Edit Simulation algorithm to allow separate simulation for an actor (Networking feature)

I’m using Unreal Engine, and I need to add a PhysX function to advance the simulation only for an actor. So I need simulate its movement separately from the scene.

My idea
My idea is to add a boolean parameter to PxRigidDynamic that indicate if this actor must be moved or not with the scene simulation.

Then my new function that acept the pointer of PxRigidDynamic and a DeltaTime can simulate only the movement for this actor.

What I done
To do this I’ve checked the code to find out where the simulation algorithm is.
I’ve discovered that the class responsible for the simulation is NpScene with function simulateOrCollide, this function initialize all dispatchers that are managing the execution process, then is called the function executeScene by one of dispatcher init before.
At this point is called the function Scb::Scene::simulate that calls the function Sc::Scene::simulate.

The problem is that the function “Sc::Scene::simulate” call “Sc::Scene::advanceStep” that starts other dispatchers, but where is the real algorithm that perform the movement?

I know the existence of instant API but I prefer to use the scene that UE already created instead of create a new to add this feature.

Have you considered making actors that you don’t want to step kinematic? I’m not sure what the implications of rapidly changing actors between dynamic and kinematic are but I believe in principle it should work.

Yes I’ve thought it, but the problem with it is that all forces applied will be lost, and I want to preserve all forces for when this actor is simulated.

I found in the class Sc::Scene there are some Task classes that are responsible for simulation, now I’m trying understand them because I’ve not found any documentation.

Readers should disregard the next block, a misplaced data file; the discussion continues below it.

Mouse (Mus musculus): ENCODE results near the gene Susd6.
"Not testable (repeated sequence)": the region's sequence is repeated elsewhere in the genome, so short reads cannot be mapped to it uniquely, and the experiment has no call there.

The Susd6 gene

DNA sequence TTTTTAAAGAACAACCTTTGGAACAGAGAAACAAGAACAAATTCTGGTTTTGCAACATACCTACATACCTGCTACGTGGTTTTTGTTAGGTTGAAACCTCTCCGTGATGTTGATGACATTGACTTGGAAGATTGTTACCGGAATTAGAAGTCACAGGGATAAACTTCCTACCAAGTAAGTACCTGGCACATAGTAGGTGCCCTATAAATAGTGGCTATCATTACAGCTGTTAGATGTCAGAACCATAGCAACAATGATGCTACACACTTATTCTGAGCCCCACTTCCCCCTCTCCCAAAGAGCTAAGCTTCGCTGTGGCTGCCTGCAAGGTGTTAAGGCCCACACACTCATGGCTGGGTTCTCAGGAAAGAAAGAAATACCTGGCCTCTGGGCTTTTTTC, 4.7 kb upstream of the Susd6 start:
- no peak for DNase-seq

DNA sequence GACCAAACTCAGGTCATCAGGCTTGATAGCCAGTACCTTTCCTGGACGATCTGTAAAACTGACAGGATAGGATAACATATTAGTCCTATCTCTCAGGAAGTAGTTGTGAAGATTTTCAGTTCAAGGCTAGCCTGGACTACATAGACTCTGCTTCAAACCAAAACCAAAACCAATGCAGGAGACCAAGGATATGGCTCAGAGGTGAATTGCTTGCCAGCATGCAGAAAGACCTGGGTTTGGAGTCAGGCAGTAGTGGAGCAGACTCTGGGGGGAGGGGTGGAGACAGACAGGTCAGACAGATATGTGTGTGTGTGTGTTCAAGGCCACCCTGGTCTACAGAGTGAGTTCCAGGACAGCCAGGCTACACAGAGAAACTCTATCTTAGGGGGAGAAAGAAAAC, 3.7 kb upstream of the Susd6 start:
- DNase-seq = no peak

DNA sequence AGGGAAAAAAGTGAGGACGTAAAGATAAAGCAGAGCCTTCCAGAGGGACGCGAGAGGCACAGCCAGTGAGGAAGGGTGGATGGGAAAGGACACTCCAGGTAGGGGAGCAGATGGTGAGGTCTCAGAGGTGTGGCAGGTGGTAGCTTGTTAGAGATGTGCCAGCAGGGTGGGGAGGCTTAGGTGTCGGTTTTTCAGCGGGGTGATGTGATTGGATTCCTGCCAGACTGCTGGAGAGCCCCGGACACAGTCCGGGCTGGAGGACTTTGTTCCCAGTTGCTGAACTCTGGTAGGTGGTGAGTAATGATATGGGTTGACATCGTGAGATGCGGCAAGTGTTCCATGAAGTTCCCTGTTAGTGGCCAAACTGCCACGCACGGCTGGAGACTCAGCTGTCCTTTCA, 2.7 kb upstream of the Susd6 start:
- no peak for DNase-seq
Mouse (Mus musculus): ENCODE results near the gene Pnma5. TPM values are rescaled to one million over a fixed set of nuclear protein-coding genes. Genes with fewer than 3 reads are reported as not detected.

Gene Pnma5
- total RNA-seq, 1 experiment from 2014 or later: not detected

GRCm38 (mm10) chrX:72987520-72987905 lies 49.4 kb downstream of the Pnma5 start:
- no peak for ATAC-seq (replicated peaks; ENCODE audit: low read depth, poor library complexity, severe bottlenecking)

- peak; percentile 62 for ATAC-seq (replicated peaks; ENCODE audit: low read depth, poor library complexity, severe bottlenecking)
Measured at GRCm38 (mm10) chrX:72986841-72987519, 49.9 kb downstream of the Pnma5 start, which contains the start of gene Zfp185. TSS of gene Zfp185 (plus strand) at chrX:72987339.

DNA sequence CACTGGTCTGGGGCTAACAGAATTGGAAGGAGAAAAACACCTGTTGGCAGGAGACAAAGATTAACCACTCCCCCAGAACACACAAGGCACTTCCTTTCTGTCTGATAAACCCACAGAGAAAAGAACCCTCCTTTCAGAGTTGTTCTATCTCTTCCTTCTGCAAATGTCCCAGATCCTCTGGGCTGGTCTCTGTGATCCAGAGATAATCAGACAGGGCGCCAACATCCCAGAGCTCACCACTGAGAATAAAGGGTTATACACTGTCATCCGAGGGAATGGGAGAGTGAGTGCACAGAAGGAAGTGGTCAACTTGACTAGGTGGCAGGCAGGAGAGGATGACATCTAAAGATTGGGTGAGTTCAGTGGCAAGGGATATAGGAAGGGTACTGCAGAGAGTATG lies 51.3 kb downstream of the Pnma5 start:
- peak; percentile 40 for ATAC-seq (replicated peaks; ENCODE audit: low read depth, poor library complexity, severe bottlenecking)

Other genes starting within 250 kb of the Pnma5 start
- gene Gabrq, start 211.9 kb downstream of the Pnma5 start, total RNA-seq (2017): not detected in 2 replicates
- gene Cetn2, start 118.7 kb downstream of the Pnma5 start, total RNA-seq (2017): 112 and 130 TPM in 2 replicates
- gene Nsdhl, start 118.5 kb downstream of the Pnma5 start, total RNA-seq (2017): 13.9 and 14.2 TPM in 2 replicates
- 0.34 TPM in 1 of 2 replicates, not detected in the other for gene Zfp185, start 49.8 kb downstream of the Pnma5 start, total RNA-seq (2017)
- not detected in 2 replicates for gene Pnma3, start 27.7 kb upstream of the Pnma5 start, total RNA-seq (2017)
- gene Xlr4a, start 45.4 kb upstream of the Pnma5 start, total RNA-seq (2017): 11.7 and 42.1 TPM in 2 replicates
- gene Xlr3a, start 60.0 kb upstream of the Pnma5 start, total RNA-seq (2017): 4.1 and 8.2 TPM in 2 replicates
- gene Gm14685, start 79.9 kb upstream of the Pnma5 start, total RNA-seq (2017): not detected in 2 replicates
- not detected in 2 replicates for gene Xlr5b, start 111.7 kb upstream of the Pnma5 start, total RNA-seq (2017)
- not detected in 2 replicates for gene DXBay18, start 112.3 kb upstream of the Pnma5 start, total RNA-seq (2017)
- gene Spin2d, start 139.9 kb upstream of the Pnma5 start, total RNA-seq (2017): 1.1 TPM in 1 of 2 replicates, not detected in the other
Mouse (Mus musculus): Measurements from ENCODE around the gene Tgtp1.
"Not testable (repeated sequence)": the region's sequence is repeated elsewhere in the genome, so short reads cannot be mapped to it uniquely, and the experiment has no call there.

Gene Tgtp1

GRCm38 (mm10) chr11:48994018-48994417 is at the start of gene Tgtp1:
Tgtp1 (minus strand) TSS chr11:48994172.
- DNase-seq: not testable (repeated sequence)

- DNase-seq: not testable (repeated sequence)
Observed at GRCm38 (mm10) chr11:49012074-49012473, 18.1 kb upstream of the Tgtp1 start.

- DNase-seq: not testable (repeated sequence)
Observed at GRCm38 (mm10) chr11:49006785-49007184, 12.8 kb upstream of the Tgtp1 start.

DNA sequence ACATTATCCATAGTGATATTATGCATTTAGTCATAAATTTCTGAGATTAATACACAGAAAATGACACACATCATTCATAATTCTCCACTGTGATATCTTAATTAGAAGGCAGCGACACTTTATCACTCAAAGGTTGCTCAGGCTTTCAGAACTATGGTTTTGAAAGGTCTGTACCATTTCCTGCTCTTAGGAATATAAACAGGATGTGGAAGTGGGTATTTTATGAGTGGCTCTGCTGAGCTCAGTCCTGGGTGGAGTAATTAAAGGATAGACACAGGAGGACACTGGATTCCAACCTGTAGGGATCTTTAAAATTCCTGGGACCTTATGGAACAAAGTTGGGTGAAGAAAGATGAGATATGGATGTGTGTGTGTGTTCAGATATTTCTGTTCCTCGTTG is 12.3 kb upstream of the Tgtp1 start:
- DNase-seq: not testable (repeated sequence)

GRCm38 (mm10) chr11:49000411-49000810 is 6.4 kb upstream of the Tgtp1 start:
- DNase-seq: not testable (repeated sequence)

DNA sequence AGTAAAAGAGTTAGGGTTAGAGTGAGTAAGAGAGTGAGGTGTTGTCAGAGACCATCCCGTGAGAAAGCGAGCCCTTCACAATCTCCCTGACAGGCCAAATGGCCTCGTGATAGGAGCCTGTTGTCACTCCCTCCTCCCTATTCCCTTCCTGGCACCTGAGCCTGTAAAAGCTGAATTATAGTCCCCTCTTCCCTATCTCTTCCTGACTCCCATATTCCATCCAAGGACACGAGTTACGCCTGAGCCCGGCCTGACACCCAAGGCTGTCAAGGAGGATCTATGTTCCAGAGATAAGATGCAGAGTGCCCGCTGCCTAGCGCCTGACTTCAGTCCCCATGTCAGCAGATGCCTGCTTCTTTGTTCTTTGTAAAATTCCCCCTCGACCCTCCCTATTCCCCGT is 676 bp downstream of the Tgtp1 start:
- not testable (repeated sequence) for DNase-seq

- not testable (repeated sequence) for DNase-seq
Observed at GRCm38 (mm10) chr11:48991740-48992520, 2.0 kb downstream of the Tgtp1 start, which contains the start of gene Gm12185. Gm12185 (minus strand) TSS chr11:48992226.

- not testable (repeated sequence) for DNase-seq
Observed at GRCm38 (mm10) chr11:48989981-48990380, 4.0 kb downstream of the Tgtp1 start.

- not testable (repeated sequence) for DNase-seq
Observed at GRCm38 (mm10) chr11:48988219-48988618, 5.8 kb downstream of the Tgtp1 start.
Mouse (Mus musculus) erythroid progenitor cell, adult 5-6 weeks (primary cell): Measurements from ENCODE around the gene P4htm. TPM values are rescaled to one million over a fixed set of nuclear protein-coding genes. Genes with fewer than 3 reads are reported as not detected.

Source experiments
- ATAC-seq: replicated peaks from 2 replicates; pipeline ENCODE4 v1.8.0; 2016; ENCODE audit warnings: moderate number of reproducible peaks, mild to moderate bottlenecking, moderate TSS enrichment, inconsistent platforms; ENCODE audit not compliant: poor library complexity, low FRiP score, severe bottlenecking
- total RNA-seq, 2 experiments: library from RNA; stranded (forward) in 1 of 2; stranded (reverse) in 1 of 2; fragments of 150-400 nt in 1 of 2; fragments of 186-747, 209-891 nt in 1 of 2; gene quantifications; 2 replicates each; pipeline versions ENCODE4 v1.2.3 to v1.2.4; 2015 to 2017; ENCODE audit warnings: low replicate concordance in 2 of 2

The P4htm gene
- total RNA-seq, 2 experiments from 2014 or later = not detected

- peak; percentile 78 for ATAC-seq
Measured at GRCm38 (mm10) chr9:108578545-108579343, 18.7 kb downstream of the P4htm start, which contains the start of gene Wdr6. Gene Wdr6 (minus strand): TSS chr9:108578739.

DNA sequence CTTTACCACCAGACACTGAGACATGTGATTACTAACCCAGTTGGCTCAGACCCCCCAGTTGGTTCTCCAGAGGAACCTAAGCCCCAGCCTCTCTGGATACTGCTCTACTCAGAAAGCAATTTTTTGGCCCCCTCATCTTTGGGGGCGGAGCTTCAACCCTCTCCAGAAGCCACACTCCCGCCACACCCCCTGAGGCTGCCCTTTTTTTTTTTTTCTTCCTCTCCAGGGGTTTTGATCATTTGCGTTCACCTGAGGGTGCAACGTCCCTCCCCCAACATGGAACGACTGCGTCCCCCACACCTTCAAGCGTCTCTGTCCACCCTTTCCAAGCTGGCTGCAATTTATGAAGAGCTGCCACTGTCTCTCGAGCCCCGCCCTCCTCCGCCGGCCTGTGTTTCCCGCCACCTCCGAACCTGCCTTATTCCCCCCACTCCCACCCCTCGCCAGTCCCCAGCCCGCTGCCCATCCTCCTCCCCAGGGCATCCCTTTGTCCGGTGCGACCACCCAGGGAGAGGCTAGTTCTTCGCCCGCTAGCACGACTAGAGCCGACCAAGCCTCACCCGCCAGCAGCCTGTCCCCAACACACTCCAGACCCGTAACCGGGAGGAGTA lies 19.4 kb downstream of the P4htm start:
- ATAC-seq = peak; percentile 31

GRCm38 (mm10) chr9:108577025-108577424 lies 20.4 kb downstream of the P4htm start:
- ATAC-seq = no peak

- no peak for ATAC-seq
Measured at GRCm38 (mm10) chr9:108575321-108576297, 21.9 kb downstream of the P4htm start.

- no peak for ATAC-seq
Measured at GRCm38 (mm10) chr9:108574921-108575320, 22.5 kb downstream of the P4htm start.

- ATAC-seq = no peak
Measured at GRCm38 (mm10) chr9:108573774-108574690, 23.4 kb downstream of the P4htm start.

I’m not sure what you’re asking for makes sense. When body X collides with body Y the resulting velocity of body X is going to depend on how much Y moves as a result. If Y can move then X could keep going in the direction it was going but at a lower speed. If Y refuses to move (i.e. is kinematic) then X has to stop or bounce off (depending on restitution). In order to solve the new velocity of X you need to simultaneously solve the velocity of Y. You can assume that Y does not move, as I’ve suggested but this would mean that in general the force your bodies experience would be exaggerated (a property of my original suggestion). You could find out what the force on body X was and apply an equal and opposite force to body Y but I believe the net separating velocity would be more than had you simulated the two bodies together. Fundamentally I think it causes problems having two different dynamics simulations interact because one needs to know a lot about what the other one is doing (or is going to do). If however, one of your simulations is not a physics simulation but rather involves some more oblivious movement (say an animation or external user control) then you don’t have this limitation because effectively body X gets all the force and body Y ignores any force it would experience (due to having effectively infinite mass).

Yes this is true, for this reason I’ve changed the approach and now I’m simulating all scene’s bodies.